The difference between independent living and assisted living communities generally lies in the treatment from caregivers and the abilities of the residents. That is, some older adults are more capable than others are and do not need daily help with everyday tasks. There are different costs associated with each as well. Below, you’ll find key examples of the difference between independent living and assisted living homes.
In independent living homes, members will pay an entrance fee followed by a monthly fee to stay in the community. Assisted living communities, on the other hand, are usually based on a rental system. Because assisted living generally offers more care and services, it will usually cost more overall. Meals, for example, are almost always fully provided for by assisted living communities. Those in independent living may be able to cook their own meals and select more options. As such, three meals a day and cleanup will drive up the cost of assisted living.
Independent living residents may not require help with daily activities, but they can request and arrange help if they so choose. For example, they may request laundry services so they no longer have to worry about washing, drying, and folding clothes. Assisted living communities operate based on assistance – residents often need help bathing, moving around, walking, eating, and more. They may need medication or transportation to medical appointments, and the caregivers are responsible for ensuring the residents get what they need.
The program at an independent living community will vary according to the interests and likes of the residents. They can make suggestions, but they can also go and do their own excursions if they so choose. Assisted living communities are more geared towards the needs of residents, so activities can differ slightly in type but not amount. For instance, at a memory care facility, many activities will focus on cognitive and mental exercises.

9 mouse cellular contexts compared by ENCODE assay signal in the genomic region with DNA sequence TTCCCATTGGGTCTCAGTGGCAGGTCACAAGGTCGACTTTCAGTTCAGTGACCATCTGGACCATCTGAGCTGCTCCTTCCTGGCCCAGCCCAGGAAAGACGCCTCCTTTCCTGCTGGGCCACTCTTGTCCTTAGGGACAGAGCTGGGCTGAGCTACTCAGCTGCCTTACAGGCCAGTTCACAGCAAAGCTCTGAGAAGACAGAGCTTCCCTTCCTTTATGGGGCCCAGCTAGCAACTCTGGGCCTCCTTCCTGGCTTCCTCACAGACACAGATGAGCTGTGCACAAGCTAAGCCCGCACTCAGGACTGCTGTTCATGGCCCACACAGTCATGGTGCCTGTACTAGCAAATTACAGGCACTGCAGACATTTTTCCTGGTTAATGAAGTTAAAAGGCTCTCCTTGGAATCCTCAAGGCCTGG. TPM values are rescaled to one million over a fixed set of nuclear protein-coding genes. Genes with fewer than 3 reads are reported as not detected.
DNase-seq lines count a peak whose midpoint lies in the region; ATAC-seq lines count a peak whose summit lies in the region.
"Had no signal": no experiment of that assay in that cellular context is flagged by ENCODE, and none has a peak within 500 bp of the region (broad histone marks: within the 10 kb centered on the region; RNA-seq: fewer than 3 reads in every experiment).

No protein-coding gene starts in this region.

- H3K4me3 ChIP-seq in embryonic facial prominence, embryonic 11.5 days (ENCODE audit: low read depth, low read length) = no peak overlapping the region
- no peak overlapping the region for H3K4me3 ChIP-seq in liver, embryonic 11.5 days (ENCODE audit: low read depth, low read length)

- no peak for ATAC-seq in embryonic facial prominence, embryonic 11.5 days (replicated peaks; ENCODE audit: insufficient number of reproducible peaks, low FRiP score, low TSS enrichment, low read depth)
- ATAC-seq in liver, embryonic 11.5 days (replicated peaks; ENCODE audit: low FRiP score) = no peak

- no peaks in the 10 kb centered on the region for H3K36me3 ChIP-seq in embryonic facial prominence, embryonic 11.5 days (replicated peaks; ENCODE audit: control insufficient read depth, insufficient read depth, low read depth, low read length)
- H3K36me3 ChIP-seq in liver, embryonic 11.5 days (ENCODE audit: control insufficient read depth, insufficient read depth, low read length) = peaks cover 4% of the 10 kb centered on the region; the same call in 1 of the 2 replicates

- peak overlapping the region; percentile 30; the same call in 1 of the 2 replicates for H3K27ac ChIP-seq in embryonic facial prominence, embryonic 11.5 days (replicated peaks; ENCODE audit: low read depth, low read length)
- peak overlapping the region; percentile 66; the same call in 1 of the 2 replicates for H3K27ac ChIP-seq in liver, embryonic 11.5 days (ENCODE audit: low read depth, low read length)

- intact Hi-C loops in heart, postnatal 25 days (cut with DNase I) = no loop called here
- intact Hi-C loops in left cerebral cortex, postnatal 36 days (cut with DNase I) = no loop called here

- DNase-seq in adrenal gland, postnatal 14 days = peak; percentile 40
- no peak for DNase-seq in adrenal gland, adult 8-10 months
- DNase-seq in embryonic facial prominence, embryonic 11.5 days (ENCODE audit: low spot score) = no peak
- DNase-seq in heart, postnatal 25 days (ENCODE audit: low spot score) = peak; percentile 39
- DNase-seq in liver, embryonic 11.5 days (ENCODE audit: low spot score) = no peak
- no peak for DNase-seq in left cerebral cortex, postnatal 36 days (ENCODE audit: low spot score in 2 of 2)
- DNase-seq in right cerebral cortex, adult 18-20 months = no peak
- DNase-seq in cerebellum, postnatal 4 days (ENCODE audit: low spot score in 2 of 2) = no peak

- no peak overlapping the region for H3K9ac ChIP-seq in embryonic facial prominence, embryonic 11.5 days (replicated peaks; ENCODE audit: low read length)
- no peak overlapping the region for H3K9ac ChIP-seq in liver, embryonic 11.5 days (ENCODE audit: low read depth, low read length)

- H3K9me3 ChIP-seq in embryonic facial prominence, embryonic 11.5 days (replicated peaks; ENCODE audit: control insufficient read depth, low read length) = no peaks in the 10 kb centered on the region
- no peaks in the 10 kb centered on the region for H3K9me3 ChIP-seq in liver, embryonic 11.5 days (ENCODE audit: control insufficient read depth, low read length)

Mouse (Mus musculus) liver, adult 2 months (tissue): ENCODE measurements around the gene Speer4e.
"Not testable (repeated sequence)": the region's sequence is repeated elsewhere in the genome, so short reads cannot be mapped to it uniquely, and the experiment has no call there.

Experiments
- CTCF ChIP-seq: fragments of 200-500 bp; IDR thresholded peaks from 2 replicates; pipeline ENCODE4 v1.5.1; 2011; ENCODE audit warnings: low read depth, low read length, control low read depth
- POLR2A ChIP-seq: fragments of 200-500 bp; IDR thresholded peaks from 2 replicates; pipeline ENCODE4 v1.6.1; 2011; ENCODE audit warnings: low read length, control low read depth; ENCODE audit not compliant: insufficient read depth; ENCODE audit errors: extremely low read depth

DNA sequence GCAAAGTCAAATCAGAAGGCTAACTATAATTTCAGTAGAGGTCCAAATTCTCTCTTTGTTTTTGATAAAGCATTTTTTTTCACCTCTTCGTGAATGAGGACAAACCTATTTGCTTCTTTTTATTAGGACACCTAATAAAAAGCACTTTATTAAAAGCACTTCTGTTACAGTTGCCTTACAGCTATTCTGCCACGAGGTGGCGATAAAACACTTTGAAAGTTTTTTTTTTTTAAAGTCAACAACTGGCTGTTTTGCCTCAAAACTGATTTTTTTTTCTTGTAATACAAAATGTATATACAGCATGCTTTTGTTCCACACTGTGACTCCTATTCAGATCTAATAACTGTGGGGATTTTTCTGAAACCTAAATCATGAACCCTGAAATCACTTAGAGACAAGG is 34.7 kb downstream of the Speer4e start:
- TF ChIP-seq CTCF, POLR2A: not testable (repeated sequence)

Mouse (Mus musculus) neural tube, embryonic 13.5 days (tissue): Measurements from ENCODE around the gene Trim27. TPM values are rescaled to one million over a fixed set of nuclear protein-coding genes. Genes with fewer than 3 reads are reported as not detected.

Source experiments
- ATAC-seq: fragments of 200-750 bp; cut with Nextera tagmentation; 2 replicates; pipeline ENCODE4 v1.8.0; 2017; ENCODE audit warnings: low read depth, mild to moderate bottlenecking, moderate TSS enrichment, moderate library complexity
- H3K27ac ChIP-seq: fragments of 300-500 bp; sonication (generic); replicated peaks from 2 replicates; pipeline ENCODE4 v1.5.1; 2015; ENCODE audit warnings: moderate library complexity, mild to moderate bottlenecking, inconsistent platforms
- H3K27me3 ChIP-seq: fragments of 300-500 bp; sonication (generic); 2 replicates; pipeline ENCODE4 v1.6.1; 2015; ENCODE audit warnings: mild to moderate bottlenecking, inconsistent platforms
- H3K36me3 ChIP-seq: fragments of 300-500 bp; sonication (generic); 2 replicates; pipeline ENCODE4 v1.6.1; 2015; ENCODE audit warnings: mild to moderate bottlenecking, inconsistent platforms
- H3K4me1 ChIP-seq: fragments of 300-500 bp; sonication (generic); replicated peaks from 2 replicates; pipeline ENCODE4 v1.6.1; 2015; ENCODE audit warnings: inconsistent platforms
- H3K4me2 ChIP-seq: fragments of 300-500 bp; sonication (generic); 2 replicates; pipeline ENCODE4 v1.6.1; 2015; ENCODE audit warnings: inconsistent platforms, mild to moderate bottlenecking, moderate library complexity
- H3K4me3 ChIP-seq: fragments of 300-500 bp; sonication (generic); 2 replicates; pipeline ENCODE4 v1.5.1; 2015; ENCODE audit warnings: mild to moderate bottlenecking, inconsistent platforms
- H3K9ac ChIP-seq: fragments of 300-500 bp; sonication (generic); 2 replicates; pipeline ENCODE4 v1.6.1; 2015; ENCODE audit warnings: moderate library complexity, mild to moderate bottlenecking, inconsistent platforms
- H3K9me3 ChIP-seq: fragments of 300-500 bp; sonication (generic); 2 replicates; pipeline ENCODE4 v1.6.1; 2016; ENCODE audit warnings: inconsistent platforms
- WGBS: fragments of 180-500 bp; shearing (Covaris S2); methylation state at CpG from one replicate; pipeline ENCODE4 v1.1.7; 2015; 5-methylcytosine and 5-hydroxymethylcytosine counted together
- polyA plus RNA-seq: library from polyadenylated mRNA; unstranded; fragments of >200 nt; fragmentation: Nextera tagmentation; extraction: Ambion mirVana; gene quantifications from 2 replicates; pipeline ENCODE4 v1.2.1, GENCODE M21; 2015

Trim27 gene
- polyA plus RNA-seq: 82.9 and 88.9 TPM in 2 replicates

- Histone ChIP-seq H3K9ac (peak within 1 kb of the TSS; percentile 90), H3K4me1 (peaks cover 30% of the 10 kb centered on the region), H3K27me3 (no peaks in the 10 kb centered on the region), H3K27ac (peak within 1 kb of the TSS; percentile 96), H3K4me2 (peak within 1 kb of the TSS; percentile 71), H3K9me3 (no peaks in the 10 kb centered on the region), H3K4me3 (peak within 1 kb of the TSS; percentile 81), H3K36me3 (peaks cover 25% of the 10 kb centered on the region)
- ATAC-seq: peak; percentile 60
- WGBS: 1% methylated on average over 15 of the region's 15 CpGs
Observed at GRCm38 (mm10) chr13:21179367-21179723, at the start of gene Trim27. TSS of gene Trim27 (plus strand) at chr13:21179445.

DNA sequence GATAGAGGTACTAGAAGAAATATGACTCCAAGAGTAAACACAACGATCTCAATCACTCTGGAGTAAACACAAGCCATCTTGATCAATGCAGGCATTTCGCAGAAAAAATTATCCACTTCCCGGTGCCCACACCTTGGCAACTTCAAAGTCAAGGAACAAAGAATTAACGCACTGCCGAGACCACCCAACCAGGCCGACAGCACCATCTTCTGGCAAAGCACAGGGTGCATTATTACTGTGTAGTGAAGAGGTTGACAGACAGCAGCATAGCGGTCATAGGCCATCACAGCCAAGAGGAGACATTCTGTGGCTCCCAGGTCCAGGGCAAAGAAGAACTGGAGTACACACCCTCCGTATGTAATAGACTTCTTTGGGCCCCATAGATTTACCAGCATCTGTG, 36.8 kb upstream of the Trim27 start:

Assisted living communities may keep medical assistants and certified nursing assistants on staff to ensure that residents are safe. They can take proper medical care of elderly individuals. Independent living communities tend to have fewer medical professionals present on site, primarily due to the fact that more residents do not require constant supervision or care.
One of the primary reasons that families begin to investigate retirement communities is because they are no longer able to take full care of an elderly family member. Independent living communities generally let seniors live freely, yet still with supervision; the family can still be involved as well and administer care, go on trips, and more. However, for older adults who need constant care, families may look for assisted living. Assisted living caregivers are present all the time, and the family does not have to be active in the process – they can instead focus on attention, love, communication, and more.
Brightside Referrals is here to answer all of your questions about independent living and assisted living communities. We’ve helped place hundreds of older adults into communities, and our passion is in ensuring that the needs and expectations of families are fully met. If you’re unsure how to move forward, give us a call. We’ll outline the difference between independent living and assisted living communities and give you an idea of what’s best for your parent.
We Are Social On: